80214thumbPlants compensate for their immobility by procuring the services of animals and insects. They bloom with flowers that attract pollinators with colors, fragrances and flavors. Their fruits use similar techniques to attract those who consume the fruits to disperse the seeds within. It is a pretty ingenious system. The animals and insects probably think that they are taking advantage of the plants.

Firethorn, toyon, cotoneaster, English hawthorn and the hollies all produce profusions of small bright red berries that are designed literally for the birds. They are just the right size for birds to eat them whole. If they were smaller, birds might prefer other fruits. If they were any bigger, birds might eat them in pieces, and drop the seeds. The bright red color is a blatant advertisement to birds.

Firethorn is probably the most prolific with its berries. It might also be the most popular with the birds. If the colorful berries are not gone yet, they will be soon. Toyon berries seem to last longer, perhaps because they do not all ripen at the same rate. Because it gets big and takes some work to contain. toyon is more common in unrefined landscapes and in the wild than home gardens.

English hawthorn and cotoneaster are variable. Some varieties are more productive with berries than other are. Some types of English hawthorn are grown more for their bloom or foliar color in autumn. They are deciduous, so their berries hangs on bare stems. Late cotoneaster produces more berries than other cotoneasters, and somehow manages to keep its berries late into winter.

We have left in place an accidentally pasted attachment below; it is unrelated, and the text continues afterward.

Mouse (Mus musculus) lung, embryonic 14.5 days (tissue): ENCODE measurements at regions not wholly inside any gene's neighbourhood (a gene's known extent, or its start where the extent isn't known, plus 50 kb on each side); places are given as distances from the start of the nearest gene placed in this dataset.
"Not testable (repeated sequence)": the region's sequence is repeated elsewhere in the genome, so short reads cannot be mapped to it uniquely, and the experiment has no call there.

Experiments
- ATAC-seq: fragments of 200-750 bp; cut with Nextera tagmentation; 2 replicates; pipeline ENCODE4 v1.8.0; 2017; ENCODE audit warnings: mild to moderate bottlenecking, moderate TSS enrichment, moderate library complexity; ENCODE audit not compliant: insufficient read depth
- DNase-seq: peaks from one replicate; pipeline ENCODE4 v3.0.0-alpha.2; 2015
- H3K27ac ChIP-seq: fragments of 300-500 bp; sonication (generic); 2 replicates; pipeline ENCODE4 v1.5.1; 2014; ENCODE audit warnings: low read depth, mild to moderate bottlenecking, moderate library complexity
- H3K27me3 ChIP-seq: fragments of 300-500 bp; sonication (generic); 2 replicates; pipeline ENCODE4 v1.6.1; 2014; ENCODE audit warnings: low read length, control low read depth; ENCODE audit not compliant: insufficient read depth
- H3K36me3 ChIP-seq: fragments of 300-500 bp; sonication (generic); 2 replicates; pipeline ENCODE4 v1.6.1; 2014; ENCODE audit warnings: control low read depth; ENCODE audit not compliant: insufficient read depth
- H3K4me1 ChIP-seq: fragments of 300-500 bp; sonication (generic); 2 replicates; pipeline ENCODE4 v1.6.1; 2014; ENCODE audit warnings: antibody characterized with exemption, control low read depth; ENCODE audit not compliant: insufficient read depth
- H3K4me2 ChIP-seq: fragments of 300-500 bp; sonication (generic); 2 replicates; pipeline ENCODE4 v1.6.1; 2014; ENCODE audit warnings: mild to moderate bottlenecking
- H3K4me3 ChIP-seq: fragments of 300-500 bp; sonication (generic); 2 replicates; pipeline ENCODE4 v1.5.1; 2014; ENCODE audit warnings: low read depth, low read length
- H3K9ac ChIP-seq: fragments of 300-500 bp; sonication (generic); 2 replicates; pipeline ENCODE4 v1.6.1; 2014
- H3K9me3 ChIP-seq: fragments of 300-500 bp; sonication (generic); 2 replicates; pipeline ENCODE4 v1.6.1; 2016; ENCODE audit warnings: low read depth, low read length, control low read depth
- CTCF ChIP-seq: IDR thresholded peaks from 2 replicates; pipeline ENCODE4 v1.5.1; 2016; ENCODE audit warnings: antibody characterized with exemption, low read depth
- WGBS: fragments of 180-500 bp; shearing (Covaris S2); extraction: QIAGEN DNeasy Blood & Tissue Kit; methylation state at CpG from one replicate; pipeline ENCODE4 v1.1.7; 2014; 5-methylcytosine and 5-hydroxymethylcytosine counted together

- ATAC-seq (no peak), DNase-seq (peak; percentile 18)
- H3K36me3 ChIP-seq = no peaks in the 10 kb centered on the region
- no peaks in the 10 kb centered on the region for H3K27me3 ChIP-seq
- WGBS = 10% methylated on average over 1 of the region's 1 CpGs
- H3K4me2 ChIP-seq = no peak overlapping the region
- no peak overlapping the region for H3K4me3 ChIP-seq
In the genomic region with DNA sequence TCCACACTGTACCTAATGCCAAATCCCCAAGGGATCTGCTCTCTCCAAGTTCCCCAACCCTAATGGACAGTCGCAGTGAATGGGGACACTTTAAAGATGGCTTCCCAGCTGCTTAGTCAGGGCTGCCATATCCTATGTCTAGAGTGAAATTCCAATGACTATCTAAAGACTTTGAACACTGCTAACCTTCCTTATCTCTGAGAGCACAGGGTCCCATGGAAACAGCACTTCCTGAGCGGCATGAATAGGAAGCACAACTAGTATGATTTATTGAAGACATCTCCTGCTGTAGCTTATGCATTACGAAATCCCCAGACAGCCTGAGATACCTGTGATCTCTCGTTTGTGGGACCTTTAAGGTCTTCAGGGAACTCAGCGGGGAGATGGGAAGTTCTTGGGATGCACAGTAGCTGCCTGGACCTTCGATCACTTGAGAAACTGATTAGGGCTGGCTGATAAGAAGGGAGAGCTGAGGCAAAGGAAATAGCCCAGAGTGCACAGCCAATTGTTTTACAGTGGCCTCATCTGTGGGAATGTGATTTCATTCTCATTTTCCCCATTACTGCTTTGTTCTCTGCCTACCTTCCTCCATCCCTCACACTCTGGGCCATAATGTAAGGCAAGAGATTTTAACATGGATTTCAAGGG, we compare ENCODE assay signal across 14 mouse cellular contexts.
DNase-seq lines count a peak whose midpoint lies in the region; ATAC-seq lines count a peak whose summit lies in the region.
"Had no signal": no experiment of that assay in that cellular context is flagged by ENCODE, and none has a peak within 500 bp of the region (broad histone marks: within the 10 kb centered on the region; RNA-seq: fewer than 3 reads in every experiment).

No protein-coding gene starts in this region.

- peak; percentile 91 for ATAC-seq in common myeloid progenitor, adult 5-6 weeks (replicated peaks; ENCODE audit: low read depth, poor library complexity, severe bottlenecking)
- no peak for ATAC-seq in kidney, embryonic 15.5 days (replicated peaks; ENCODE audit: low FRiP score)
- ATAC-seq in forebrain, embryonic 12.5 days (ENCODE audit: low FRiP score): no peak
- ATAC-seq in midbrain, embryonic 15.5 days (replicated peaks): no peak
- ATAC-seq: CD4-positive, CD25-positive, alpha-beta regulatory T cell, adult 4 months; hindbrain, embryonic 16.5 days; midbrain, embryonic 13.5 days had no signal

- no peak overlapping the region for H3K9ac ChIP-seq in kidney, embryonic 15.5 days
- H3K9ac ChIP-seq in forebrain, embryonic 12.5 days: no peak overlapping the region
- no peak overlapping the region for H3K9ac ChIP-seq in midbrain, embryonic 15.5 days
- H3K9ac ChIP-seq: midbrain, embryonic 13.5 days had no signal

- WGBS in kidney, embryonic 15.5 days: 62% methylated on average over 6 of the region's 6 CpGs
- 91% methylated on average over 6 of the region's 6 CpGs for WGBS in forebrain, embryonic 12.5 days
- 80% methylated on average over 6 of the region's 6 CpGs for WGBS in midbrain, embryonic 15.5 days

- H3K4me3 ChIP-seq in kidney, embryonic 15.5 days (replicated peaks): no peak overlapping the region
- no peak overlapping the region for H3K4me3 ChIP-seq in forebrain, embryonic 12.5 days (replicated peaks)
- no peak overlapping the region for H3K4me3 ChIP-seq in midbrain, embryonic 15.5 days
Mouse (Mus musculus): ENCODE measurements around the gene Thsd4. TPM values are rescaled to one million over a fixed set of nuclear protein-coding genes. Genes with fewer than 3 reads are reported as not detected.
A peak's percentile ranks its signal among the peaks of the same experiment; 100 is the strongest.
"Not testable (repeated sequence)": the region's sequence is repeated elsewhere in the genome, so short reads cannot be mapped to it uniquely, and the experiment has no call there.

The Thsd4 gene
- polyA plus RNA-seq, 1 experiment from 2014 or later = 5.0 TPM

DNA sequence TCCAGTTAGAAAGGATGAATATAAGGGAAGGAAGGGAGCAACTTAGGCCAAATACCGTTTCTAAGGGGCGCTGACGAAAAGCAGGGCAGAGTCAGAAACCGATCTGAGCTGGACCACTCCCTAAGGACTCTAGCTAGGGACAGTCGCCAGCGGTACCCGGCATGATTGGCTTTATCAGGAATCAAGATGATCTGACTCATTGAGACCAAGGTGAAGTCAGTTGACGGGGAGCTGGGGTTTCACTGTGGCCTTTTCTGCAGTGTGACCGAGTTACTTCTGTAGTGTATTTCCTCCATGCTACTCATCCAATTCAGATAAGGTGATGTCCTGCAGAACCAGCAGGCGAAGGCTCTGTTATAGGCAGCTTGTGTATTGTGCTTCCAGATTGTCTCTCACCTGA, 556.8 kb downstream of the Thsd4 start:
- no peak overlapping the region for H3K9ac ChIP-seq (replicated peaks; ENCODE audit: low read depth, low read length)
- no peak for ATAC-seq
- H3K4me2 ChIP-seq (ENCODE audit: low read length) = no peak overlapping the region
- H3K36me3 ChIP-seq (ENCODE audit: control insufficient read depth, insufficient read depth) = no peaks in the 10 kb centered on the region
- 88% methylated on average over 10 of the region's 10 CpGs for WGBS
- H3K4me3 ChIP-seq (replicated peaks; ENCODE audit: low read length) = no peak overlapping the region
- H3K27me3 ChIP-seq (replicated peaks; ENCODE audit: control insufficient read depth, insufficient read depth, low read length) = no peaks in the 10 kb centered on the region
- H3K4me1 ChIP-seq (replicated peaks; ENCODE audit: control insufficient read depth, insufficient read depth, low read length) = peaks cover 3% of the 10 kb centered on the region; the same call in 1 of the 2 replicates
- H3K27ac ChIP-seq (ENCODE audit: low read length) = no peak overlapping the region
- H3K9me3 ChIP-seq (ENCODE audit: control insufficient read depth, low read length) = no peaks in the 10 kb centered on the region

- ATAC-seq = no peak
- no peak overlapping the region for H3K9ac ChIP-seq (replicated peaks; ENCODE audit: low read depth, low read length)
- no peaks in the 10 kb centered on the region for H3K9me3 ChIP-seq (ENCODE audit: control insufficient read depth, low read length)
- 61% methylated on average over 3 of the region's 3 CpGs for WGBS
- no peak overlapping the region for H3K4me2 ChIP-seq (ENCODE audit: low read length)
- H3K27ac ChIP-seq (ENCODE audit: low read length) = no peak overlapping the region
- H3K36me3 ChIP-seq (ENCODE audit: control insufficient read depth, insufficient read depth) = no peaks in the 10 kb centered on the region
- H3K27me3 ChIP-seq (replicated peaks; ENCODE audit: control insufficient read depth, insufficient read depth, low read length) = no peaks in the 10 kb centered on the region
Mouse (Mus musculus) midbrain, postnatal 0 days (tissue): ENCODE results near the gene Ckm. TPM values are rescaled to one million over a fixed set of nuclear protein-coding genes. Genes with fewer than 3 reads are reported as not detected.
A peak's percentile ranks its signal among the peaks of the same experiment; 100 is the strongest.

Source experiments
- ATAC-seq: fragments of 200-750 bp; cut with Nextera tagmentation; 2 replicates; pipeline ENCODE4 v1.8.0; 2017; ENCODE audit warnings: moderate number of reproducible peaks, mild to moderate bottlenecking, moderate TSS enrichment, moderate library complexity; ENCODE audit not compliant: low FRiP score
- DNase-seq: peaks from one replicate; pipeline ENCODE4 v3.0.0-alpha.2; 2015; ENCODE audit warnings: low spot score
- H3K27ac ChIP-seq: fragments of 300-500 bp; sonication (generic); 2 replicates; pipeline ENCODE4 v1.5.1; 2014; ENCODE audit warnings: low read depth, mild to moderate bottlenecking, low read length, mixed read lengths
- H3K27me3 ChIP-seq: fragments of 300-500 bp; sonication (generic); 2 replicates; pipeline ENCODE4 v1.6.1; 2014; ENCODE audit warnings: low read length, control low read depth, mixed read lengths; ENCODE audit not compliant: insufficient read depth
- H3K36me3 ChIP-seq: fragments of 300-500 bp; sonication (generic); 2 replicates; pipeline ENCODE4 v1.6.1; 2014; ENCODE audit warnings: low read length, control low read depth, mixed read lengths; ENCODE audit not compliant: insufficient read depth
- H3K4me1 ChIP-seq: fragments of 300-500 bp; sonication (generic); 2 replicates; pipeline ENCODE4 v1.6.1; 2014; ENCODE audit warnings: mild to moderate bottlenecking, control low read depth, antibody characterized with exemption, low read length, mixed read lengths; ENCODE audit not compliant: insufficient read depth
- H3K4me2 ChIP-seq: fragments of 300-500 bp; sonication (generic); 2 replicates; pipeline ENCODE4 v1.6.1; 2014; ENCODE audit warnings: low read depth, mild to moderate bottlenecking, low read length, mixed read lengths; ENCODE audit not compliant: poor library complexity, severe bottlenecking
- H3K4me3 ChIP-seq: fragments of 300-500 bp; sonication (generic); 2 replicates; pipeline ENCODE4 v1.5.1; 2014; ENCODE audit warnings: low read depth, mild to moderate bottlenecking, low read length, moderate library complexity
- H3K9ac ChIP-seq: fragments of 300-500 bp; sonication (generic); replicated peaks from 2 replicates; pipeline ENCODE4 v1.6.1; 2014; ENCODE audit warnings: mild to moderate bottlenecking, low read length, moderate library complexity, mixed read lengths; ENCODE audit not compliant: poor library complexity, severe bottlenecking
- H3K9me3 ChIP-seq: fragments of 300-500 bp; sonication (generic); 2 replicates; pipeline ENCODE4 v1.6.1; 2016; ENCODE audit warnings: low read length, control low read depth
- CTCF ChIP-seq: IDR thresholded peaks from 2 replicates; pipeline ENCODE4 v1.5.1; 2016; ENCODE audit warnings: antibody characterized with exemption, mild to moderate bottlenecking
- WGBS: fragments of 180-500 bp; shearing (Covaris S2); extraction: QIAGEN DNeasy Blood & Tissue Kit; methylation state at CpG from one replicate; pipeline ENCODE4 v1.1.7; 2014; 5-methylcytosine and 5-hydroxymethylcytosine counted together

Holly is not related to firethorn, toyon, cotoneaster or English hawthorn, which are all in the Rosaceae family, although the bright red berries suggest that it should be. Because most holly plants are females that lack a nearby male pollinator, berries can be scarce. Some plants in nurseries are actually two plants together in the same pot, one male and one female, to ensure adequate pollination and berry production. Deciduous hollies are unfortunately rare.

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13 thoughts on “Colorful Berries Feed Overwintering Birds

    1. They only started doing it a few years ago, without much marketing about it. Prior to that, Female English hollies were available without male pollinators. My holly hedge makes no berries.

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  1. Robins love the winterberries here. Some more than others. Winter Red is a big favorite. Sparkleberry, a winterberry that grows right beside a Winter Red in my garden, goes begging so far as robins are concerned, while the Winter Red gets stripped of berries usually in late December or January. Winterberries are deciduous hollies. Males are required for berry production.

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    1. We have almost no deciduous hollies. Deciduous plants are not popular here anyway. We tried to grow it (although I do not remember the cultivars), but or clients were not interested in it.

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    1. There are probably several prettier berries to grow there. Cotoneaster berries are a more subdued shade of red relative to the bright reds of winterberries and such. They just happen to do well here, and we do not have winterberry.

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